Sarah Bee: It’s been eight years now since the beginning. We’re so different. Each dancer has her own speciality and we are all good in what we do. We all excel, so I would say when we all come together it’s like: ‘Wow! Girl Power!’ I can’t describe this energy; I’ve not found this anywhere else. When we’re together it’s more than a team, it’s family.

How have you seen the B-Girl scene evolve?

Now the B-Girls are doing more technical moves. Of course there are more B-Girls from gymnastics, so I think that’s easier for them to learn everything. But today the B-Girls are taking breaking to the next level. They’re really pushing themselves, and they try to do moves that 10 years ago were impossible for us, purely because we never tried before!

What do you think still needs to change?

The level out there is really crazy! However, at the same time I would say the downside is that before there were not so many B-Girls doing these crazy moves, but there was a lot more personality. Now I see crazy B-Girl’s doing big moves, but not with as much originality, and for me the most important thing is to be original.

Qween of Qweenz, Japan/International – B-Girls Ayumi and Narumi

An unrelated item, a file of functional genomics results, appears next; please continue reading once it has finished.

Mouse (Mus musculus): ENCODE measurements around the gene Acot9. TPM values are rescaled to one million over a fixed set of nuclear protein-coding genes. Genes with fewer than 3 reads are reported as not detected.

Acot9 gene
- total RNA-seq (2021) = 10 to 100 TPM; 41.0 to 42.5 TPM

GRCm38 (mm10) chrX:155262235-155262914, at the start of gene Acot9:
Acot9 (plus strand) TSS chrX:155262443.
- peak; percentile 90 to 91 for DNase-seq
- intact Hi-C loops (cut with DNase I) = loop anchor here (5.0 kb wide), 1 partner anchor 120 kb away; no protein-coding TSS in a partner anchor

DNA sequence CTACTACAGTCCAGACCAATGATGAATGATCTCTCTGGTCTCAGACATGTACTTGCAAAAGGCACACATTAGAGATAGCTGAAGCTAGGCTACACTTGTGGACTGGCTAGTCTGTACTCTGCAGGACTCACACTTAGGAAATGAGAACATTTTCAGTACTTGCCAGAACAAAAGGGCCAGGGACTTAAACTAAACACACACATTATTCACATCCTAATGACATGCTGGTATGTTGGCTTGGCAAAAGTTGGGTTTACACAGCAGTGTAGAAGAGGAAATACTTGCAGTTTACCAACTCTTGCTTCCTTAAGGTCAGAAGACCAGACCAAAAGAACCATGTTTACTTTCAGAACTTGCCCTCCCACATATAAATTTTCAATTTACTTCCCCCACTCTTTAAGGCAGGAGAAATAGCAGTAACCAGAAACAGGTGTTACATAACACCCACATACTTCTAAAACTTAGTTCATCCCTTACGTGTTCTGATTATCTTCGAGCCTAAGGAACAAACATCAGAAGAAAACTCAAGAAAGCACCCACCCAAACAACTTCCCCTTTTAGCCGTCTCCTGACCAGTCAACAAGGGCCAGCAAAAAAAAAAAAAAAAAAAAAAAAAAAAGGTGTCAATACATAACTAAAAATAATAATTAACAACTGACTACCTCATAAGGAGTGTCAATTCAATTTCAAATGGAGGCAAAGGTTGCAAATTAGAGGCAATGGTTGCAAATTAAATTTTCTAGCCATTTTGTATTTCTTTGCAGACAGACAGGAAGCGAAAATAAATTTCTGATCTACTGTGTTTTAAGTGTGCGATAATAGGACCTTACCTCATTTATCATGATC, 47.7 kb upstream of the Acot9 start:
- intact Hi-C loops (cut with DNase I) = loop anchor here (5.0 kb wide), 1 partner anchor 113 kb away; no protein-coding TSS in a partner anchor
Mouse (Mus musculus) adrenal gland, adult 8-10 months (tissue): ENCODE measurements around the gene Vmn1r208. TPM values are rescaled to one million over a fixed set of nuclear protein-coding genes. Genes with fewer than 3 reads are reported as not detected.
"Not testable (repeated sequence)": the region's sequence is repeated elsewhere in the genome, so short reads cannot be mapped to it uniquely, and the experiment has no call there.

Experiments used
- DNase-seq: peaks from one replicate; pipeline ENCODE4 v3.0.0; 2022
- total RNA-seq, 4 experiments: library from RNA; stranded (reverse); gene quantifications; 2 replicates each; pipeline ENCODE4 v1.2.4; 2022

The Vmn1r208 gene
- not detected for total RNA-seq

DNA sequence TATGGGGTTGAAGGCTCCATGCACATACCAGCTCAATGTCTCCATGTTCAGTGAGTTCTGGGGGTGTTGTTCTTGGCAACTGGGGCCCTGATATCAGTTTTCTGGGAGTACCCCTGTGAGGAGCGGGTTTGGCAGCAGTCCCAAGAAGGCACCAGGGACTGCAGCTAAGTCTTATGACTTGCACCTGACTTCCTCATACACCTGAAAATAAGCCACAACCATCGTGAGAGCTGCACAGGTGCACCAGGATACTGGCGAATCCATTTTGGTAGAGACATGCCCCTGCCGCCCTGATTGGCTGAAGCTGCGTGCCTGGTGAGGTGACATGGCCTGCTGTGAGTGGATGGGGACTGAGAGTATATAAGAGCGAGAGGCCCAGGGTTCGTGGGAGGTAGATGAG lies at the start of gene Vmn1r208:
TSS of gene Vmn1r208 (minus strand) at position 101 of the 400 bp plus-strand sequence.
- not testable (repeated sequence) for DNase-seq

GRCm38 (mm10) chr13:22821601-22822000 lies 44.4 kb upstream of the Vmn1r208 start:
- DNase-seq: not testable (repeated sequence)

B-Girl Narumi

© Dean Treml/Red Bull Content Pool

How did Qween of Qweenz come together?

Ayumi: My sister and B-Girl Shie Chan created Qween of Qweenz together.

Narumi: When we started it wasn’t easy to create a crew from different cities. Before, it was really hard in Japan to go to other countries. It was really expensive and we didn’t have very many competitions. So when we saw each other we always battled, but after when it became easier to go to other cities and there were more opportunities in Japan, we tried to make a showcase together, and the rest is history.

How have you seen the B-Girl scene evolve?

Narumi: I think before it was difficult for B-Girls to keep going if they had a baby or reached a certain age. It was very hard back then to keep practicing a lot. Now we have many B-Girls from younger generations, mixed with B-Girls that have been dancing a long time. They understand better how to keep going and keep getting stronger and keep training. Because of that the scene for B-Girls all over the world has got so much bigger and become so much stronger.

What’s the biggest factor in keeping you together?

Ayumi: Now via social networks we can contact each other much easier. So we can do an all-girl battle from another country, or a showcase and stay connected. With Qween of Qweenz each person lives in a different city, so it’s kind of unique. For me and Ayumi our crew is Body Carnival now and all the other members of Qween of Qweenz have their own crews too. We don’t have many chances to meet up, but we all still like dancing together when we can.

Do you think there should be more B-Girl crews?

Narumi: I think it’s nice, yeah, but I don’t think there ‘should’ be! The most important thing for B-Girls is to keep going, keep growing together, in an all-girl crew, mixed crew, no crew, whatever.

Femme Fatale, International Trio based in LA – Marie Poppins

Femme Fatale on stage at BC One 2018 in Zurich